China and Russia have announced they, along with Brazil, India and South Africa, are “working to develop a new global reserve currency” to compete with the U.S. dollar.

The U.S. dollar has been the world’s currency since the end of World War I, when it replaced the British pound as the preferred reserve and transactional currency. Until the end of World War II, much of the world was still on the gold standard, but that ended in 1971 when the U.S. closed the “gold window.”

In many ways, countries hostile to the U.S. are being held hostage to the USD. China and Russia, as well as most other countries, hold the majority of their foreign reserves in USDs. Almost all global commodities, such as oil, corn, sugar, coffee, copper and aluminum, are priced and traded in USDs. This gives the U.S. a unique ability to apply financial sanctions on foreign countries, by doing such things as freezing their USD-denominated bank accounts and limiting their ability to clear trading transactions and investments. Approximately two dozen countries are under some sort of economic sanction or restriction by the U.S.

Over time, countries find ways around sanctions, but the workarounds tend to be costly and cumbersome. Cuba has been coping with U.S. sanctions for more than half a century. Russia, after the initial shock of having many of its USD accounts frozen or blocked and its access to the global financial clearing systems stopped or limited, has already found alternative methods of paying for imports and being compensated for its exports — often at discounted prices.

It is not only countries that are under sanction that resent being tied to the USD, but also friendly countries, which are well aware that they could also face some sort of economic restriction anytime they sufficiently irritate some group of U.S. politicians. Being the world’s global reserve and transactional currency does place an added burden on U.S. policymakers to be prudent and not engage in inflationary monetary policies or reckless fiscal policies. Unfortunately, the Federal Reserve, Congress and the administration have all been irresponsible in the last several years.

As noted, China and Russia in particular are working feverishly to create an alternative to the USD and are creating clearing accounts with each other. The USD’s share of China-Russia trade settlements has dropped from about 90% in 2015 to an estimated only 40% this year. (As an aside, on one of my trips to China a couple of decades ago, I was visiting with officials at the country’s central bank — several of whom had degrees in economics from the University of Chicago. Even back then, they were exploring alternatives to the USD. All of their bank notes — Chinese currency — had a picture of Mao. I could not help but quip that I didn’t think that the world was ready to accept bank notes with a picture of a mass murderer. At the time, relations were good between our two countries, so they took it with good humor.)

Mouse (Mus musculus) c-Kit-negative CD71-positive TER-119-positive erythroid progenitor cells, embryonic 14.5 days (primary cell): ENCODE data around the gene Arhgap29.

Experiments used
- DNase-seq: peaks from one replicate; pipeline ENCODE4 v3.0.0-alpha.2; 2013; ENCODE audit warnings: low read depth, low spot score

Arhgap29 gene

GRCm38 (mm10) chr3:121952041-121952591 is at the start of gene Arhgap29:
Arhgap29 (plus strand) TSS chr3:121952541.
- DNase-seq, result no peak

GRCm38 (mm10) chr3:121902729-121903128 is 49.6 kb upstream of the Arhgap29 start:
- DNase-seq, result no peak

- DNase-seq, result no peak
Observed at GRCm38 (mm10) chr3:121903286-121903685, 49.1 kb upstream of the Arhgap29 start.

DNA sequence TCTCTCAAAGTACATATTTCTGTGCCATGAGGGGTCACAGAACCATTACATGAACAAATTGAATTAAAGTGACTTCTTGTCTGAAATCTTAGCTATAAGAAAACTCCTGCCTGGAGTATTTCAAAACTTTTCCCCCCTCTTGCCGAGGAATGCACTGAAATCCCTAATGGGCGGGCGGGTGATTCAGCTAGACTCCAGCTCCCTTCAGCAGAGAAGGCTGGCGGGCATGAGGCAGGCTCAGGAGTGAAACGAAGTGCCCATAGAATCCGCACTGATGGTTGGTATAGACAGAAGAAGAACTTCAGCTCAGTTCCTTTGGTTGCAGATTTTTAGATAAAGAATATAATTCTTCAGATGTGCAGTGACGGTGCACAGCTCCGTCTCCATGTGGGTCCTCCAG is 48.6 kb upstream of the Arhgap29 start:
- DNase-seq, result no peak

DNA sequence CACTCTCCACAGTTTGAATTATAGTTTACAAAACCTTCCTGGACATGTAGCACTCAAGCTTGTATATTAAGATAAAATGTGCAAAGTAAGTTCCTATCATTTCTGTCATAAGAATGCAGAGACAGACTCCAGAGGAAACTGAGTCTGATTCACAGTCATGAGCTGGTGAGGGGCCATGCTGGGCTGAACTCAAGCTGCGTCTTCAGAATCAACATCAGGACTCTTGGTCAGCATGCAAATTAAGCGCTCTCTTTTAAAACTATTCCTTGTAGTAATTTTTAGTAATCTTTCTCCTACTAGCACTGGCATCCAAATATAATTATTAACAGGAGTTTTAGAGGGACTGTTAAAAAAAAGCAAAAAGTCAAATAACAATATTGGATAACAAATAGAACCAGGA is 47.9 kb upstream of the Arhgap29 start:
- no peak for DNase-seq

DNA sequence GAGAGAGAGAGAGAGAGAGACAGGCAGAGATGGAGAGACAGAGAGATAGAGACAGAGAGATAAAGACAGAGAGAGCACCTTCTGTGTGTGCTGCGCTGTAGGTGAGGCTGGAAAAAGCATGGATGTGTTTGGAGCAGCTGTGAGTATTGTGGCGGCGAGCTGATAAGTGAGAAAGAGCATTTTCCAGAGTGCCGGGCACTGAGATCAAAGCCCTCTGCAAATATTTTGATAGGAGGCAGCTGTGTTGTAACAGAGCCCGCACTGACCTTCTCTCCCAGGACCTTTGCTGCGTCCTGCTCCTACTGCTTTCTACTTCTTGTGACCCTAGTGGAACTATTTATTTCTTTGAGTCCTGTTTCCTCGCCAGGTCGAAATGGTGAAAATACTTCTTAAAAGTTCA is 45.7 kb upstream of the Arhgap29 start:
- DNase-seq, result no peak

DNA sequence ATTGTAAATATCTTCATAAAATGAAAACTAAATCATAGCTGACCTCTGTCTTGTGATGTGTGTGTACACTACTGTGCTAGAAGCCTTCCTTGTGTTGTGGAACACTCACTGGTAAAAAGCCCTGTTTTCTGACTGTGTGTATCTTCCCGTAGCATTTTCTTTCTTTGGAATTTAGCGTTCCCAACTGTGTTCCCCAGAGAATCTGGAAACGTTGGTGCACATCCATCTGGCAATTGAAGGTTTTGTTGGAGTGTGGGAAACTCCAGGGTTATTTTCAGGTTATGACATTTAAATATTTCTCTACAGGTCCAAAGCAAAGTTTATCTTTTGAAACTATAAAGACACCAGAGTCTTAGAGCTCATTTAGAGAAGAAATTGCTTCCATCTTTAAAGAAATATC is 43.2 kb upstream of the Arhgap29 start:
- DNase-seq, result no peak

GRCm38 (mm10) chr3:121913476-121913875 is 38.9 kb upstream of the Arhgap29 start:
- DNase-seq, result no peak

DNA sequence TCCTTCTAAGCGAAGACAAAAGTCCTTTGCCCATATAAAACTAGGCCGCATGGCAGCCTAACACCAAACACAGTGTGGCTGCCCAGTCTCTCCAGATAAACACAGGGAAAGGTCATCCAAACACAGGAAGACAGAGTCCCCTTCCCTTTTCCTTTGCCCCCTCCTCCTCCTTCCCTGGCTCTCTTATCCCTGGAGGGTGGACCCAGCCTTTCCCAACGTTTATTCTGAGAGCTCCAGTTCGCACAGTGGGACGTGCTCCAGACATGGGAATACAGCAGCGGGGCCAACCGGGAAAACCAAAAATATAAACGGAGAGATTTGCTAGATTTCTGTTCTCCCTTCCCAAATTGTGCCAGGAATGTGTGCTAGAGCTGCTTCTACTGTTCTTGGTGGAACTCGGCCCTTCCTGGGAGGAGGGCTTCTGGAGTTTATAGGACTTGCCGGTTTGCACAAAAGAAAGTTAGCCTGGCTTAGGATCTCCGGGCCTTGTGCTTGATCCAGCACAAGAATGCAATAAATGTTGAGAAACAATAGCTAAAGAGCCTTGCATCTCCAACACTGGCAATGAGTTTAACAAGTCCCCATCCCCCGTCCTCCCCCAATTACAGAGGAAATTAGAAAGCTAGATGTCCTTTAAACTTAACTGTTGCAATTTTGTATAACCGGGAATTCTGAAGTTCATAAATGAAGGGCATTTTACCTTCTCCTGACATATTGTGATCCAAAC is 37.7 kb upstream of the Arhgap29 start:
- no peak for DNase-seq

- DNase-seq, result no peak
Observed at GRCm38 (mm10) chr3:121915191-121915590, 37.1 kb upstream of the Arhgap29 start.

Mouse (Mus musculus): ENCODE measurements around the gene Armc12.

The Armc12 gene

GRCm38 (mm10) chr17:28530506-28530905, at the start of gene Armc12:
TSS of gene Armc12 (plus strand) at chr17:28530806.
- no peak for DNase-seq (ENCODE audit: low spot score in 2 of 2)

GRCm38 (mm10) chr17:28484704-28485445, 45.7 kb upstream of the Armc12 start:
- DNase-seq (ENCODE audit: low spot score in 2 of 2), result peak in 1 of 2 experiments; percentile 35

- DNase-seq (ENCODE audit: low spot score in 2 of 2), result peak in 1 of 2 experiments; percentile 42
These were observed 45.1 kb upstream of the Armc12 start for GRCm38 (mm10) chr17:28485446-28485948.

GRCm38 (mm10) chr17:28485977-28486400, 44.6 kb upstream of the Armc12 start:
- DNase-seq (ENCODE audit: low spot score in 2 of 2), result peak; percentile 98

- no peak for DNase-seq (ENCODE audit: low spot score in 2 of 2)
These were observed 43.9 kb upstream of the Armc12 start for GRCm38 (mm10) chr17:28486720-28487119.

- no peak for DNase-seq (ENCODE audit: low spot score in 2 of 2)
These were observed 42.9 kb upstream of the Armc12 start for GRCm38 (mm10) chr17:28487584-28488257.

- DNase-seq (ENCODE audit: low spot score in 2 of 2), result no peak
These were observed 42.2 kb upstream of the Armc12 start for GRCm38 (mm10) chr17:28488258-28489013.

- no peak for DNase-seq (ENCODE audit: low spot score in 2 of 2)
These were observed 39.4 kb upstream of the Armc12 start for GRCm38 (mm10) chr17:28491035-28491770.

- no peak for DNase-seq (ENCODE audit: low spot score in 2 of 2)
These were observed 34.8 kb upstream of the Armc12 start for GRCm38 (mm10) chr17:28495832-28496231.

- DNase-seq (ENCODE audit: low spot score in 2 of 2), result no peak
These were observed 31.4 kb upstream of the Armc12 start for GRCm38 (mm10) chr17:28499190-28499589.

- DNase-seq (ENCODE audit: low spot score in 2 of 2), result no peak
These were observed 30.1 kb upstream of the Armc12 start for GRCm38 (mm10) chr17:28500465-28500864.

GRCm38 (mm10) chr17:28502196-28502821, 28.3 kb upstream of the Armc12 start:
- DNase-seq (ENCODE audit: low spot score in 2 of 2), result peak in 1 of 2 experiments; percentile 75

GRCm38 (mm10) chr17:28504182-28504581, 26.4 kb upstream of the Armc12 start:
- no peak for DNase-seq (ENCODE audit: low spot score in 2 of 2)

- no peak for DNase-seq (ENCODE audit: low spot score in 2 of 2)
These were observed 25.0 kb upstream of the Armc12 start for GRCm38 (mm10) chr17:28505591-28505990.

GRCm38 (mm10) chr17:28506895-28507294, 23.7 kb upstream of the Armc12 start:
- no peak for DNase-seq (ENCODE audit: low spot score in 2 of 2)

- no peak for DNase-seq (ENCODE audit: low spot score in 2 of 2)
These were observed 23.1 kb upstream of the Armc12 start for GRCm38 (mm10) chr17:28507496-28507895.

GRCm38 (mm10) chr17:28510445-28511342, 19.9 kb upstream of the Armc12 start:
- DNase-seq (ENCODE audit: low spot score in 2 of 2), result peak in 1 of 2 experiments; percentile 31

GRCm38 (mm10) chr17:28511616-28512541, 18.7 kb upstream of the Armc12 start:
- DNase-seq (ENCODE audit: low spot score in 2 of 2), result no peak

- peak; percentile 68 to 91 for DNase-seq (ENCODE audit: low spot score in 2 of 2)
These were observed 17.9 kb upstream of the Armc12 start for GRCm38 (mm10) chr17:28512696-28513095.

If China and Russia went back on the gold standard and encouraged other countries to so the same, the problem of USD tyranny (from their standpoint) would be solved. But it is not that easy. It is estimated that approximately 20% or so of the world’s gold reserves are held by governments, which is large enough for them to destabilize the price of gold at any time, but far short of the amount of gold that would be needed to back a currency, unless the price of gold rose severalfold — which would bring on another set of problems.

The Chinese and other governments often keep their gold purchases secret. It is known that the Chinese have been buying large quantities of gold. They may have acquired 4,000 tons or so, which is still only half as much as the U.S. — more than 8,000 tons. The Russians are estimated to hold 2,300 tons, a little less than France and a little more than Switzerland. These estimates are only for holdings by central banks. Private institutions and individuals worldwide probably own about 80% of the gold, but no one knows for sure.

Russia and China, and perhaps a couple of other natural resource countries, may try to create a basket of commodities — using their reserves of oil, natural gas, coal, copper, bauxite (aluminum), and their above-ground holdings of gold and silver — as backing for their money, if their current basket of currencies scheme does not work out. A commodity basket could work, provided that those who might hold this currency had faith in the rule of law and stability of the countries providing the reserves — and that is a big if!

Even if U.S. inflation accelerates, causing the dollar to lose most of its purchasing power, it is hard to envision any group of countries being able to create a new global currency. What is likely to happen is that many private organizations will create crypto- or commodity-backed substitutes for government fiat currencies that will in part serve as a store of value and unit of account, and a few will probably be successful.

• Richard W. Rahn is chairman of the Institute for Global Economic Growth and MCon LLC.


© Copyright 2023 The Washington Times, LLC.